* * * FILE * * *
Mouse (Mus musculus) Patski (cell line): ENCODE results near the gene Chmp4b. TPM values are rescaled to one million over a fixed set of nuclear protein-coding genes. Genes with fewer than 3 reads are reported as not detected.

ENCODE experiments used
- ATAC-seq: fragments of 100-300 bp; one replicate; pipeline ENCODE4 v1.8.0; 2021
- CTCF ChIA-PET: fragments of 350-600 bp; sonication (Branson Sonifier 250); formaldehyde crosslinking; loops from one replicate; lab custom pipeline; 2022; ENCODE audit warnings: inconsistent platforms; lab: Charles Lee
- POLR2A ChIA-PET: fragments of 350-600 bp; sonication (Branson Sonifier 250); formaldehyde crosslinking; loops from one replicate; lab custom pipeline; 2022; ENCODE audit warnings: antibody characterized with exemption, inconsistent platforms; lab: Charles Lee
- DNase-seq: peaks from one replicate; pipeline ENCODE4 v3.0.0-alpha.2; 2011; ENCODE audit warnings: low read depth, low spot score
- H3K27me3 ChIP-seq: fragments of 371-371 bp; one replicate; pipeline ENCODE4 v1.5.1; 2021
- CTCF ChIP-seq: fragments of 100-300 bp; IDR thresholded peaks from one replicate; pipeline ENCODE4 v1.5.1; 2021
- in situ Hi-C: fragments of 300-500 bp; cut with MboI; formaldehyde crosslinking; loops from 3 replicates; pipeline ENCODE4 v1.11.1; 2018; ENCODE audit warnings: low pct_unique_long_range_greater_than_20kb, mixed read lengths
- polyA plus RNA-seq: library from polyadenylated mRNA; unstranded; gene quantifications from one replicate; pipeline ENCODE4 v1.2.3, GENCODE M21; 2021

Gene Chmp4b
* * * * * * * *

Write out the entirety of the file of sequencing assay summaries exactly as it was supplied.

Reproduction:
Mouse (Mus musculus) Patski (cell line): ENCODE results near the gene Chmp4b. TPM values are rescaled to one million over a fixed set of nuclear protein-coding genes. Genes with fewer than 3 reads are reported as not detected.

ENCODE experiments used
- ATAC-seq: fragments of 100-300 bp; one replicate; pipeline ENCODE4 v1.8.0; 2021
- CTCF ChIA-PET: fragments of 350-600 bp; sonication (Branson Sonifier 250); formaldehyde crosslinking; loops from one replicate; lab custom pipeline; 2022; ENCODE audit warnings: inconsistent platforms; lab: Charles Lee
- POLR2A ChIA-PET: fragments of 350-600 bp; sonication (Branson Sonifier 250); formaldehyde crosslinking; loops from one replicate; lab custom pipeline; 2022; ENCODE audit warnings: antibody characterized with exemption, inconsistent platforms; lab: Charles Lee
- DNase-seq: peaks from one replicate; pipeline ENCODE4 v3.0.0-alpha.2; 2011; ENCODE audit warnings: low read depth, low spot score
- H3K27me3 ChIP-seq: fragments of 371-371 bp; one replicate; pipeline ENCODE4 v1.5.1; 2021
- CTCF ChIP-seq: fragments of 100-300 bp; IDR thresholded peaks from one replicate; pipeline ENCODE4 v1.5.1; 2021
- in situ Hi-C: fragments of 300-500 bp; cut with MboI; formaldehyde crosslinking; loops from 3 replicates; pipeline ENCODE4 v1.11.1; 2018; ENCODE audit warnings: low pct_unique_long_range_greater_than_20kb, mixed read lengths
- polyA plus RNA-seq: library from polyadenylated mRNA; unstranded; gene quantifications from one replicate; pipeline ENCODE4 v1.2.3, GENCODE M21; 2021

Gene Chmp4b